The Philth and the Furies

Macho RowThe early-to-mid 1970s Athletics and the 1986 Mets were seminarians in comparison. Meet, or re-meet, the 1993 Phillies, the zoo in which the animals held the keys, thanks to William C. Kashatus’s Macho Row: The 1993 Phillies and Baseball’s Unwritten Code. (Lincoln, NE: University of Nebraska Press; 343 p.; $27.95.)

They were the Philthy Phillies who won a pennant dramatically enough and lost a World Series even more dramatically. Carrying themselves like old schoolers while, somehow, organised and managed like a sort-of school of tomorrow, the 1993 Phillies were the Hell’s Angels without motorcycles but on actual or alleged performance-enhancing laughing gas.

The IBWAA Hall of Fame vote: Here’s mine . . .

I-Rod: in by the BBWAA and in by the IBWAA . . .

I-Rod: in by the BBWAA and in by the IBWAA . . .

Now, about the Hall of Fame: Speaking for myself alone it’s about damn time Jeff Bagwell and Tim Raines were elected to Cooperstown, and congratulations to Ivan Rodriguez for making it first ballot. But it’s a shame Vladimir Guerrero missed in his first try. Not to worry, he’s going to make it, perhaps next year.

But so far as the Internet Baseball Writers Association of America is concerned, it was a dead heat between Guerrero and Rodriguez as our picks for Hall of Famers. They both got 84.54 percent of the IBWAA vote—including mine—while Mike Mussina came one vote short of his needed 75 percent and Trevor Hoffman fell short by three.

How I voted in the IBWAA Hall of Fame election, again

The National Baseball Hall of Fame and MuseumIf only the Internet Baseball Writers’ Association of America’s balloting counted for the real thing, Ken Griffey, Jr. and Mike Piazza would be joined by Edgar Martinez at the Cooperstown podium come July. The IBWAA’s annual exercise voted for Piazza two years ago and for Jeff Bagwell and Tim Raines last year, so they weren’t on this year’s IBWAA ballot.

But Griffey and Martinez were on the ballot. I’d have been very hard pressed to see my fellow IBWAA writers not vote Griffey in, though we did something the Baseball Writers Association of America couldn’t quite do for Junior—we voted him yes unanimously, after all.

HOF ballot: The holdovers . . .

The holdover Hall of Fame ballot entrants are both an interesting and a troublesome group, largely because the recent rule changes limiting a Baseball Writers Association of America candidate to ten years on the ballot—and limiting voters to ten players per ballot—push a few right up against the exit door if they don’t make it this time. And in a few cases that just doesn’t seem right.

Let’s review the holdovers’ candidacies. Much of what I’ve written of some of these players in the past still holds, so I’ll include what I wrote of those:

 

THE HOLDOVERS

The IBWAA ballot; or, how I voted for the Hall of Fame

National Baseball Hall of FameSince I wrote purely from an observer’s position, I was content to let my previous writings on this season’s Hall of Fame voting stand for themselves. But in the interim I was made a life member of the Internet Baseball Writers Association of America, which conducts its own Hall of Fame ballot every year. My membership came just in time to have such a vote myself.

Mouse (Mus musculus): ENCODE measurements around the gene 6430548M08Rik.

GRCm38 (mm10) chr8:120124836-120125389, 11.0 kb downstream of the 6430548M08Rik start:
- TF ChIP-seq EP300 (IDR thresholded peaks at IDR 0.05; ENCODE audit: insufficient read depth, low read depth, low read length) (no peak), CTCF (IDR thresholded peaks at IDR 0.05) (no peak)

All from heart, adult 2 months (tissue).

This vote, of course, is purely symbolic outside the IBWAA itself. Even if there are those in the mainstream press who actually pay attention to the balloting, sometimes using those results as one barometer toward gauging how the Baseball Writers Association of America vote might result. The day may come when the IBWAA vote is included in the ultimate tally that elects Hall of Famers. May.

Lester warns Cub fans about the finite lives of curses

Lester tries on his Cub fatigues and dials his inner Curt Schilling . . .

Lester tries on his Cub fatigues and dials his inner Curt Schilling . . .

Theo Epstein, who’s in a position to know closely enough, says Jon Lester is quite the changed fellow from the one he shepherded to the Red Sox. And this is a pitcher whom Epstein saw conquer cancer and help the Red Sox to the second of their three World Series triumphs in ten seasons.

HOF Vote: On the BBWAA plantation, privilege is in the eye of the beholder

Dan Le Batard, sent to bed without his supper for saying Big Daddy's been foolish . . .

Dan Le Batard, sent to bed without his supper for saying Big Daddy’s been foolish . . .

I can admit when I’m wrong. I thought the Hall of Fame-voting writer who turned his ballot over to Deadspin, vowing to cast his ballot according to how Deadspin readers voted, might have opened the proverbial can of worms. A can at least as putrid as that which surrounds the farce of most years’ All-Star Game voting, where fans can vote multiple times and often use the game for the Hall of Fame’s purpose, a kind of lifetime achievement award even if the players for whom they vote are not having All-Star worthy seasons.

The Hall of Fame Non-Election: Who Wuz Robbed?

He wuz robbed . . .

He wuz robbed . . .

Second thoughts are not first disasters. There’s nothing wrong with thinking twice, which one gathers many wish the Baseball Writers Association of America had done with this year’s Hall of Fame non-election. If a large enough group of the 500+ voting writers elected to send a message about actual or alleged performance-enhancing substances, they have done so.

They had a Hall election and nobody’s coming

Was it nobody's fault, really, that Biggio doesn't make it on the first try?

Was it nobody’s fault, really, that Biggio doesn’t make it on the first try?

I had the feeling it might turn out this way. Not since Bill Clinton looked his second presidential election campaign in the eye have the Baseball Writers Association of America ended up electing nobody to the Hall of Fame. And I’m not sure which, among factors gaining serious discussion as the voting commenced and, at last, the results came in, may prove the most controversial of them all: